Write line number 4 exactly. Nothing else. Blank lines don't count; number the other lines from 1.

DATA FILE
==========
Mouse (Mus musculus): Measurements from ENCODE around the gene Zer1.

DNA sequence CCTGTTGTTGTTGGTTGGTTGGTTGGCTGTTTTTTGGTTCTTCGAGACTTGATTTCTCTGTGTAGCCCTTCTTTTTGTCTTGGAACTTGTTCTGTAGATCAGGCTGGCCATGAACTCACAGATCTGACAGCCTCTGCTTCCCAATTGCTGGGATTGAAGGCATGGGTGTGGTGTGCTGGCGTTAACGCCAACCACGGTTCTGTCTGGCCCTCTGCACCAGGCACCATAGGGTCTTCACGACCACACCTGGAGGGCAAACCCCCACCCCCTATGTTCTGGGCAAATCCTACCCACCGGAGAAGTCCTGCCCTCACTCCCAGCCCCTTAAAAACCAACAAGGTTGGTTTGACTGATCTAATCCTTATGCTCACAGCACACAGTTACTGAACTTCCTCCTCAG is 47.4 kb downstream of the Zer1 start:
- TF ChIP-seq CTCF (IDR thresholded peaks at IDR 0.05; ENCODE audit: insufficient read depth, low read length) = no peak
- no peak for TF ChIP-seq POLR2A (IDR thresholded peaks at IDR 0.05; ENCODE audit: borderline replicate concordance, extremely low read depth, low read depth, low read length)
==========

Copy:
- no peak for TF ChIP-seq POLR2A (IDR thresholded peaks at IDR 0.05; ENCODE audit: borderline replicate concordance, extremely low read depth, low read depth, low read length)